Maybe I need to get up close and personal with younger readers that have grown up complacent about the breakthrough of Roe versus Wade :
I was nine years old and sitting at the kitchen table, doing my homework one evening, when my parents walked into the kitchen, having one of their "conversations". My father was speaking in a low voice about a coworker who had given him contact information for somebody who would --
Suddenly my mother blurted out, "I'm not going to some back-alley abortionist, just get that through your head! You were there to make this baby, you can be there to take responsibility for it."
A few months later, on the morning of July 4, 1962, my parents had another conversation in the kitchen. This time it started about hotdogs. My father lost it completely and flew into what I later would learn was a homicidal bipolar rage. Horrified with my feet stuck to the floor and unable to move -- still nine years old, I watched my father kick my pregnant mother around the kitchen. By early the following morning she had begun to hemorrhage vaginally. My father woke me from my bed and brought me downstairs. He told me that I was to stay in my parents' bed until he returned from taking my mother to the emergency room -- just in case my younger sister or brother woke up while both parents were out of the house.
I asked why I couldn't just stay on the sofa. No, I had to stay in their bed even though my mother's half of it was drenched in blood. There was blood down the hallway floor and all over the bathroom floor and the toilet. The one concession that my father did make was that I did not have to clean up the blood; he would mop up the mess when he got home. My mother said nothing; she was looking rather pale.
So, there I lay until my siblings woke up and our father came home.
Our youngest sister was delivered by caesarean section in a "good Catholic" hospital in West Islip, Long Island, New York, on July 6, 1962. There the clerics forbade the surgeons to perform a tubal ligation for my mother before sewing her up after the caesarean section -- all the better to foist their sectarian doctrines on a woman who now had four children to rear as well as her newly diagnosed diabetes mellitus. My father refused to buy my mother the post-surgical girdle needed to help heal her abdominal muscles because he was too cheap. So, my mother went through the rest of her life with a distended belly because she could not afford the corrective "cosmetic" surgery -- especially after my father deserted the family; married another Catholic woman; and had four more children with his second wife.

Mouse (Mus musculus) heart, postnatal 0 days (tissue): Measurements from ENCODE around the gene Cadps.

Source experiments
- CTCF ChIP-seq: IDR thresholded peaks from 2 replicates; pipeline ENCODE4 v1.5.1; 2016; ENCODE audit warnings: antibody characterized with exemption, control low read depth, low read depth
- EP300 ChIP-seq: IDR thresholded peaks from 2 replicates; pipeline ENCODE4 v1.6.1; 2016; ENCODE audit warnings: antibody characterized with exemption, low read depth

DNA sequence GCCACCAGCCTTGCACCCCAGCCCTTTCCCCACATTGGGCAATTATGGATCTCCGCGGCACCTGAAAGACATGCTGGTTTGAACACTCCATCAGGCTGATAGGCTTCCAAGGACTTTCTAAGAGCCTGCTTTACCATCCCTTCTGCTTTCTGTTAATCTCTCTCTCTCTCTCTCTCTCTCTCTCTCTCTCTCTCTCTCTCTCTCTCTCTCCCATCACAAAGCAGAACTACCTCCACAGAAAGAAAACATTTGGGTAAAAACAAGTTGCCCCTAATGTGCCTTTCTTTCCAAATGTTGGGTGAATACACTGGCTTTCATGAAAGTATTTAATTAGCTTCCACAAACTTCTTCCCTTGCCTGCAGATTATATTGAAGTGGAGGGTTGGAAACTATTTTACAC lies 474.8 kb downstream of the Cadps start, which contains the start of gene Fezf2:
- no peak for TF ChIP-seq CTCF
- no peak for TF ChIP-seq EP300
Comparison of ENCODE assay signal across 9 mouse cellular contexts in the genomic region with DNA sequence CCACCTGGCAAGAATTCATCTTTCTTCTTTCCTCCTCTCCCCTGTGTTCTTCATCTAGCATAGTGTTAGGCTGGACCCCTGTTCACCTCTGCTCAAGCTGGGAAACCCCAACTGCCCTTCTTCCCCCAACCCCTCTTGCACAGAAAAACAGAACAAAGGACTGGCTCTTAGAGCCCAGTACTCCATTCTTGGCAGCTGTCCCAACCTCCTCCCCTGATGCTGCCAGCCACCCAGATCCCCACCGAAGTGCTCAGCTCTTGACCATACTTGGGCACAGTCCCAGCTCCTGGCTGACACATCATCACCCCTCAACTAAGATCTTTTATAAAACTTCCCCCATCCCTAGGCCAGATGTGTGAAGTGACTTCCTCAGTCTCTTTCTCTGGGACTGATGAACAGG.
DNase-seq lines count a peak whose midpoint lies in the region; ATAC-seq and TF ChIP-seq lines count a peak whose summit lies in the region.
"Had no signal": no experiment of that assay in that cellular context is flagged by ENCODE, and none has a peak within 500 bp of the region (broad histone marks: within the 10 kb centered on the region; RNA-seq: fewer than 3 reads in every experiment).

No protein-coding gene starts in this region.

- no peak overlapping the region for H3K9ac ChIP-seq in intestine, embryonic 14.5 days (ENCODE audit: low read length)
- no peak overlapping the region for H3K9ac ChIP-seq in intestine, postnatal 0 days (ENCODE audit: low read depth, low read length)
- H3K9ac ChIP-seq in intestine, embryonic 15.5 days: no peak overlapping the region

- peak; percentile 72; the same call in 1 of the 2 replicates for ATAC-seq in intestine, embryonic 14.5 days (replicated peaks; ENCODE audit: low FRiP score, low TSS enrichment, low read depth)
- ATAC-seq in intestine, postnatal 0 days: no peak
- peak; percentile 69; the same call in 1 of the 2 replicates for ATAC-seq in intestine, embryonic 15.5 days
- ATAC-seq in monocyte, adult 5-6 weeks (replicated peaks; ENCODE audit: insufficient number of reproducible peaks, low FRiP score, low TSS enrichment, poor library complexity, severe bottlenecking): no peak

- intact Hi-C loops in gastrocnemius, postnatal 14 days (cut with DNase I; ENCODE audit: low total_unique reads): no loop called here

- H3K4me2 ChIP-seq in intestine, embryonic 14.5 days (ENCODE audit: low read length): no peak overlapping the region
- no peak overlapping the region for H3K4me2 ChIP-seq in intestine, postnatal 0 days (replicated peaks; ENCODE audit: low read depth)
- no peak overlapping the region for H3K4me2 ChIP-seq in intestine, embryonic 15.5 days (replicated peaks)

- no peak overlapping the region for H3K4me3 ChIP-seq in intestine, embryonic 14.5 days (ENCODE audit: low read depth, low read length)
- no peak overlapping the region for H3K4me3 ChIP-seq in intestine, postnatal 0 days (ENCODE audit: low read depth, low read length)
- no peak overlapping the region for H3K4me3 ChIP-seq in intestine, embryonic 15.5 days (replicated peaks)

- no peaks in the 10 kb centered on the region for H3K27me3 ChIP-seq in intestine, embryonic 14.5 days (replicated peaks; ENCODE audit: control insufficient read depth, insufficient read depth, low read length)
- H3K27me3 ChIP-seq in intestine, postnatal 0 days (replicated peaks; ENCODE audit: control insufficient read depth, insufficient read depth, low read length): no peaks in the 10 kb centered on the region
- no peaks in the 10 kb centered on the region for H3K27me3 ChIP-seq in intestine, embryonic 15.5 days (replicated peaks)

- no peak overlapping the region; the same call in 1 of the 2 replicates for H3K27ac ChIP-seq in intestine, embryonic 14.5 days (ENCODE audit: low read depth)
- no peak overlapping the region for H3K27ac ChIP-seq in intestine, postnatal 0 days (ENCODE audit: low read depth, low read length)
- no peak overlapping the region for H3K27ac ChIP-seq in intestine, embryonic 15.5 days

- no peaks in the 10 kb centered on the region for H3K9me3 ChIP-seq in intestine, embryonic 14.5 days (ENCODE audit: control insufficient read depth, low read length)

For decades I listened to assinine platitudes that I was just being neurotic about my parents' unhappy marriage. That may be so, but I was also right about my father being crazy. Independent medical proof finally arrived the day my brother cleaned out our father's medicine chest after he had died and found his V.A. prescription vial full of lithium tablets. My father never went for a diagnosis, much less treatment, until he retired from the U.S. Army Signal School. Psychiatric diagnosis, no security clearance. No security clearance, no job. No job, no money. And that was the one thing my father, having grown up in the Great Depression, simply could not bear. He just let the rest of us bear the brunt of his undiagnosed, unmedicated bipolar antics for seven-and-one-half decades.
Accordingly, I do not give a tinker's damn what some doctrinaires in Rome or their political lackeys in Columbus, Ohio, presume to think they know about my life, my morals, or my decision to complete or to abort my pregnancy. The only cleric I pay attention to when it comes to my reproductive life is that Augustinian Gregor Johann Mendel and his seminal work with pea plants. Knowing that bipolar disorder runs rampant on my father's side of the family, I chose to abstain from motherhood for damned good reasons. Knowing that Roe versus Wade was there to protect me in case I slipped up -- or was raped -- gave me the sense of security I needed. How you young women in Ohio today propose to assert your reproductive healthcare rights in light of the bastardized legislation promulgated by the 129th Ohio General Assembly is beyond me.
THIS IS YOUR FUTURE IF YOU FAIL TO LEARN FROM MY PAST...
It may be politically incorrect these days to use the term "idiot fringe", but the fact remains that idiots are just as dangerous on the political right as they are on the left. Politics has never been foolproof, and bigots mixing politics with sanctimony are the most dangerous kind of idiot on the American right. So take care what you vote for lest you get it.
Postscript: This post updated periodically in honor of Ohio Women's Lobby Day, March 21, 2012.